I knew even then that I was not responsible for the unravelling of my parents marriage. I knew that was between them. Nonetheless, those words stung like freezing rain on naked skin. I had to get out. “I’m going for a quick run,” I said through tears as I ran out the door. I did not take a coat for the cold midwestern winter night I ran into and I didn’t care. I ran as fast and as hard as I could to the end of our street, bawling, trying to make sense of all this Jesus and family stuff in my head. One thing was clear: I wasn’t going to turn my back on Jesus. While I hadn’t given my life to him, like David did, I certainly wasn’t about to go back to what I was before with the Catholic church. I had come too far and read too much of the Bible for that. I also absolved, before God that night, with my lungs burning from the freezing air, that I would never punish my children for choosing a different religion than me. The pain was too real and too raw to inflict on someone I loved.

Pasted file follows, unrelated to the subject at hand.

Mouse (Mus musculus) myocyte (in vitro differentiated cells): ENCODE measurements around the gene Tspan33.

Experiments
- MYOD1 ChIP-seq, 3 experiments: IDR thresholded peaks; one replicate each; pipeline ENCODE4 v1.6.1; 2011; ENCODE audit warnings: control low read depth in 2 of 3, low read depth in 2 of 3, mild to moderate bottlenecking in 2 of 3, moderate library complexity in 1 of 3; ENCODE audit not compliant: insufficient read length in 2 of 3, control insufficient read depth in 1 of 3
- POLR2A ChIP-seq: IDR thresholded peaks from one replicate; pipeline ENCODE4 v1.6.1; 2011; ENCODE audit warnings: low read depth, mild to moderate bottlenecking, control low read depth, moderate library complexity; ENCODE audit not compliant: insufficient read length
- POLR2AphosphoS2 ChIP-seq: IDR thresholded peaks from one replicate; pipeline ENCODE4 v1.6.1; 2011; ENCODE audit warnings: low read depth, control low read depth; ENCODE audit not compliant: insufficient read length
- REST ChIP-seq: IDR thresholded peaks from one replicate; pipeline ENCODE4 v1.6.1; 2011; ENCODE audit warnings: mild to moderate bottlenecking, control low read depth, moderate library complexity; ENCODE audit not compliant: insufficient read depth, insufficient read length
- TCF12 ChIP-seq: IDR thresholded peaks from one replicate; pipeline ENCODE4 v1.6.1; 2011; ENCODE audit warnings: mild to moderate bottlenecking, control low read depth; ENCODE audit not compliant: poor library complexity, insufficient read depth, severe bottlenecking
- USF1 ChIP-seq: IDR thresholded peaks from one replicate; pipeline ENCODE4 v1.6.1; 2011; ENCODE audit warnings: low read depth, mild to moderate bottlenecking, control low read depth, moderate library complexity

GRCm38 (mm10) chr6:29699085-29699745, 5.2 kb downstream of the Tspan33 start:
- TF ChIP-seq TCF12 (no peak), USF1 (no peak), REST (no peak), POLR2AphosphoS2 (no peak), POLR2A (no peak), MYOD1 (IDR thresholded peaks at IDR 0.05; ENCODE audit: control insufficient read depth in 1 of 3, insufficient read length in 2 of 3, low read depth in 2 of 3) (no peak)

My dad didn’t speak to me again for almost 2 weeks. I chose Jesus over family. For a people pleaser like myself, that was huge. The Holy Spirit had begun Its work in my life.
I spent the rest of the spring and early summer continuing my research. I was attending Sunday morning services quite regularly now, also going on Sunday nights and Tuesdays for the youth group. In addition to reading the Bible, I joined a Bible study on Thursday nights. It was entitled “Experiencing God” and had a workbook with friends from the youth group. I learned so much about God’s character by using this Bible study and reading the scriptures. It was led by a strange couple at church who didn’t have children and eventually left under weird circumstances, but they provided the space for exploring my spiritual journey, and introduced me to journalling; for that I am forever grateful.
As time went on, David kept on me about accepting Christ. “I am not there yet,” I said. If I was going to make a commitment to Him, which appeared to be the biggest decision of my life, I wanted to make sure I was making the right decision for the right reasons with the right information. This did not appear to be something I could gracefully exit if it did not work for me. David warned me of a being a fence sitter, and the scripture that spurred me towards a decision was Revelation 3:16: “So then, because you are lukewarm, and neither cold nor hot, I will vomit you out of my mouth.” Yikes! I needed to make a decision. And stick with it.